A Georgetown study found that kids were better at learning on a puzzle app when coached by an adult than they were when following an on-screen tutorial. Help from adults was a “social-scaffolding” that helped kids learn. Studies like this are what help define the American Academy of Pediatrics guidelines on screen time, which stress parental involvement in media consumption up to and including a personalized Family Media Use Plan developed in concert with a pediatrician.
So what is actually bad about screen time? When screen-fed media is overconsumed by kids, they tend toward inactivity. The blue light screens emit can also interfere with sleep patterns. So the smart parenting solution is to set time limits for kids that include at least an hour of screen-free time before bed.
Myth #4: Video Games Are Inherently Bad
“Video Games” writ large have received a bad rap from parents who only see mindless button-mashing and politicians who only see gratuitous violence. But conflating a game like Minecraft with a game like Red Dead Redemption ignores the realities of how video games affect kids.
It is true that the child psychology community is conflicted regarding the effect of violence in video games. But not all video games are violent. And besides, the reason violent video games might lead to violence is that they act as simulators. By selecting the right games, parents can turn the power of simulation into something positive for their kids.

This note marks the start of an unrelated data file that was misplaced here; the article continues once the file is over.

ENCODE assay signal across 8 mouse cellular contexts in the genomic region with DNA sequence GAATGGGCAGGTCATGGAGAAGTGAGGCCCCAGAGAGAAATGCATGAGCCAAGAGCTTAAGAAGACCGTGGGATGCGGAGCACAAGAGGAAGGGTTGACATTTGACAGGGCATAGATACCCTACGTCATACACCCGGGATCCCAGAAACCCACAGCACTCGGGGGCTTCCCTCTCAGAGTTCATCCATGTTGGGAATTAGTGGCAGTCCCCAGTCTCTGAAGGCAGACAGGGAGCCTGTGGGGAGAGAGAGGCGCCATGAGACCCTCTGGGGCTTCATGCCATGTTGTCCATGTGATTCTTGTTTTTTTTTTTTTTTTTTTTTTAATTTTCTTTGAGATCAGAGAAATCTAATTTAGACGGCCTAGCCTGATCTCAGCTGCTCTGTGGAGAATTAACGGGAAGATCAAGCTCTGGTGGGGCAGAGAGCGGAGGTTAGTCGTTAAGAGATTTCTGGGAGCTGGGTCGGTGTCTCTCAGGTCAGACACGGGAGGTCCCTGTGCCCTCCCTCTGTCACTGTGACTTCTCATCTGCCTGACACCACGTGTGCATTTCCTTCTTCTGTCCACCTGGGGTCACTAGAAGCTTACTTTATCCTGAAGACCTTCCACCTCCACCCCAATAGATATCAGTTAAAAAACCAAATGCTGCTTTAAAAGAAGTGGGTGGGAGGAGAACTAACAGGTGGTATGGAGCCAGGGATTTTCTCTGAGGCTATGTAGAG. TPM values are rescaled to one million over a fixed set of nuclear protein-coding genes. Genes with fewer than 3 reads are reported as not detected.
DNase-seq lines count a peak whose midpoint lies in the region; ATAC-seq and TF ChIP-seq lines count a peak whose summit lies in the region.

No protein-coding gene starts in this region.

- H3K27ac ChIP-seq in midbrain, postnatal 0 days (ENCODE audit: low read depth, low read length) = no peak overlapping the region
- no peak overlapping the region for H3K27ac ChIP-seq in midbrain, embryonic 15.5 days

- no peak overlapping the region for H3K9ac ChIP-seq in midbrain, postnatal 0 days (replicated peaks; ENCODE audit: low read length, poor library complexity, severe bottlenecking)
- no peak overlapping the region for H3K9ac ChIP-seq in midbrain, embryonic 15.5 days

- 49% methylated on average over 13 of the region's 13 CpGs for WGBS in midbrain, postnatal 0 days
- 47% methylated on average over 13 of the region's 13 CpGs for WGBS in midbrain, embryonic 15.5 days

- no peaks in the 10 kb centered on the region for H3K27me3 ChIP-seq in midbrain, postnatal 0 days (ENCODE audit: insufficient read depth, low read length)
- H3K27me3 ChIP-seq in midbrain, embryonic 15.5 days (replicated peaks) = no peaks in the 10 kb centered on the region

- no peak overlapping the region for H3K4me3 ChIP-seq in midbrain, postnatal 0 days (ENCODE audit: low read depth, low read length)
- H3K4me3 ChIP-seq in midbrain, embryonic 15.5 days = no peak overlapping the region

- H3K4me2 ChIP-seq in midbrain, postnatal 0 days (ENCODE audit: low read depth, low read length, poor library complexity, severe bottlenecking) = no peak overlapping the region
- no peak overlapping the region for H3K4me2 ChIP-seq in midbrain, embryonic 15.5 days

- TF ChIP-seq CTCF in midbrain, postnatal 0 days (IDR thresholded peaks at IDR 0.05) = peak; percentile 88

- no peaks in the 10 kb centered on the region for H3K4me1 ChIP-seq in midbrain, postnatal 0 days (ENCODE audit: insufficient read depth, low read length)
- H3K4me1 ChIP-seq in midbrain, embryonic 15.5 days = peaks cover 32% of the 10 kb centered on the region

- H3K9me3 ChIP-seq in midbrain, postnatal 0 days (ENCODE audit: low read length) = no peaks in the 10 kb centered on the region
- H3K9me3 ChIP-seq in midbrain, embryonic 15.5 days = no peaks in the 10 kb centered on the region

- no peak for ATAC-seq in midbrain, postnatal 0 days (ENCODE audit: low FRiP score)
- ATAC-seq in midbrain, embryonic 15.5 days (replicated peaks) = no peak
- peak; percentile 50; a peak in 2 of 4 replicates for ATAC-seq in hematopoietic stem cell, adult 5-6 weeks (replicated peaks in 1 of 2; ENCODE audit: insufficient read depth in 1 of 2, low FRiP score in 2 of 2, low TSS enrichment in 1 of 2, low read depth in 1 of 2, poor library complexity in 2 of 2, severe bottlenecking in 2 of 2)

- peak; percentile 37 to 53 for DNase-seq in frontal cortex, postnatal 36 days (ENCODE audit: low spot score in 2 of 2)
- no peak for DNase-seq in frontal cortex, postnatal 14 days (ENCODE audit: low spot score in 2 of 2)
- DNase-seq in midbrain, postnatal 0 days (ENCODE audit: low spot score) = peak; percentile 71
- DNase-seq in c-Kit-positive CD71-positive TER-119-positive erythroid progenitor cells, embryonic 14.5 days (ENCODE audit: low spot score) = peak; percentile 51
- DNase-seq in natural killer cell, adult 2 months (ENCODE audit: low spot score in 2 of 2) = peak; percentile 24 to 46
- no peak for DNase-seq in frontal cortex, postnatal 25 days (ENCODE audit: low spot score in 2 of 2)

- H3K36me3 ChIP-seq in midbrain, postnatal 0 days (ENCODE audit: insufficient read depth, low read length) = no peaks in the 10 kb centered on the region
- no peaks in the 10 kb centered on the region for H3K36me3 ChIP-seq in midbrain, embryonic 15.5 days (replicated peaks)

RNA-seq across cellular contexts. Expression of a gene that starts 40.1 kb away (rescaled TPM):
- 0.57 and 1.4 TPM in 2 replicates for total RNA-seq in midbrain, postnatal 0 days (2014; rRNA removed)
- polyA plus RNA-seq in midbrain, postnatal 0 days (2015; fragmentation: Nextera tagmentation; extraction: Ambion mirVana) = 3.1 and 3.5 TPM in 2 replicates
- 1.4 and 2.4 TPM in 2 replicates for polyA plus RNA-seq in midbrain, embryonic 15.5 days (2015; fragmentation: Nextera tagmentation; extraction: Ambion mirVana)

Studies have shown that fast-paced video games can increase reading speed in dyslexic children, that strategy-based games promote problem-solving skills, and that world-building games like Minecraft promote creativity. Finally, controlling the main character in a video game prompts kids to see the world through their eyes and can help build emotional intelligence. Like books and TV shows, video games can also be used as learning tools.
But as with television and books, video games benefit from parental involvement. The problem of antisocial behavior connected to gaming is likely couched in the fact that parents allowing kids to go into their virtual worlds alone and without guidance. In fact, parents would be better off joining them in those worlds regardless of console choice.
Kids benefit from parents who recognize the feeling of achievement in learning how to master a game, and parents will be more empathetic and less wary of their kids’ gaming behavior if they recognize the effort put forth attempting to achieve a difficult task even it that task is in a digital world.